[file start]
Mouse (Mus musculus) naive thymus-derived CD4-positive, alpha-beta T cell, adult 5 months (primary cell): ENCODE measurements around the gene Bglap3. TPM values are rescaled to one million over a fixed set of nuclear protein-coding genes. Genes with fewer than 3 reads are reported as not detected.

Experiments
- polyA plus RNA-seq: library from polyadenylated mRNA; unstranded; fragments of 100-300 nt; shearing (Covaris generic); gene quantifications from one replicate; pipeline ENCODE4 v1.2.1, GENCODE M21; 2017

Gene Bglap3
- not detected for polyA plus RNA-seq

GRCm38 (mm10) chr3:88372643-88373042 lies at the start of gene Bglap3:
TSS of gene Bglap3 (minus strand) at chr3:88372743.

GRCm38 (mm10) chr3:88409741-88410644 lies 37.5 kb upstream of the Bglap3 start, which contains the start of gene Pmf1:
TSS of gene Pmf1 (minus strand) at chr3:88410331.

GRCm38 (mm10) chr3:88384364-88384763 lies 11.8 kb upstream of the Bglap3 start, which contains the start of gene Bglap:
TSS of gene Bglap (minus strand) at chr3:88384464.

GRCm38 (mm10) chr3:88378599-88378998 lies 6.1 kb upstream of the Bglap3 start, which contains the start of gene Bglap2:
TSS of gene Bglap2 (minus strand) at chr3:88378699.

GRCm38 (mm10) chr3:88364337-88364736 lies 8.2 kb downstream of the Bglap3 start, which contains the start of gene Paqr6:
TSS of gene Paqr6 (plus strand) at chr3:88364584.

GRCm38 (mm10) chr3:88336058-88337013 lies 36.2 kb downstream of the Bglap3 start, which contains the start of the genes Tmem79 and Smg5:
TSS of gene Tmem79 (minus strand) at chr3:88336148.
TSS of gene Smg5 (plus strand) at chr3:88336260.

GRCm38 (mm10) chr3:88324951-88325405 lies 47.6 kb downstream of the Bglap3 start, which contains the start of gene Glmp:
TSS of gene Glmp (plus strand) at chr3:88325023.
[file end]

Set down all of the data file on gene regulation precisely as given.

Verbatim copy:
Mouse (Mus musculus) naive thymus-derived CD4-positive, alpha-beta T cell, adult 5 months (primary cell): ENCODE measurements around the gene Bglap3. TPM values are rescaled to one million over a fixed set of nuclear protein-coding genes. Genes with fewer than 3 reads are reported as not detected.

Experiments
- polyA plus RNA-seq: library from polyadenylated mRNA; unstranded; fragments of 100-300 nt; shearing (Covaris generic); gene quantifications from one replicate; pipeline ENCODE4 v1.2.1, GENCODE M21; 2017

Gene Bglap3
- not detected for polyA plus RNA-seq

GRCm38 (mm10) chr3:88372643-88373042 lies at the start of gene Bglap3:
TSS of gene Bglap3 (minus strand) at chr3:88372743.

GRCm38 (mm10) chr3:88409741-88410644 lies 37.5 kb upstream of the Bglap3 start, which contains the start of gene Pmf1:
TSS of gene Pmf1 (minus strand) at chr3:88410331.

GRCm38 (mm10) chr3:88384364-88384763 lies 11.8 kb upstream of the Bglap3 start, which contains the start of gene Bglap:
TSS of gene Bglap (minus strand) at chr3:88384464.

GRCm38 (mm10) chr3:88378599-88378998 lies 6.1 kb upstream of the Bglap3 start, which contains the start of gene Bglap2:
TSS of gene Bglap2 (minus strand) at chr3:88378699.

GRCm38 (mm10) chr3:88364337-88364736 lies 8.2 kb downstream of the Bglap3 start, which contains the start of gene Paqr6:
TSS of gene Paqr6 (plus strand) at chr3:88364584.

GRCm38 (mm10) chr3:88336058-88337013 lies 36.2 kb downstream of the Bglap3 start, which contains the start of the genes Tmem79 and Smg5:
TSS of gene Tmem79 (minus strand) at chr3:88336148.
TSS of gene Smg5 (plus strand) at chr3:88336260.

GRCm38 (mm10) chr3:88324951-88325405 lies 47.6 kb downstream of the Bglap3 start, which contains the start of gene Glmp:
TSS of gene Glmp (plus strand) at chr3:88325023.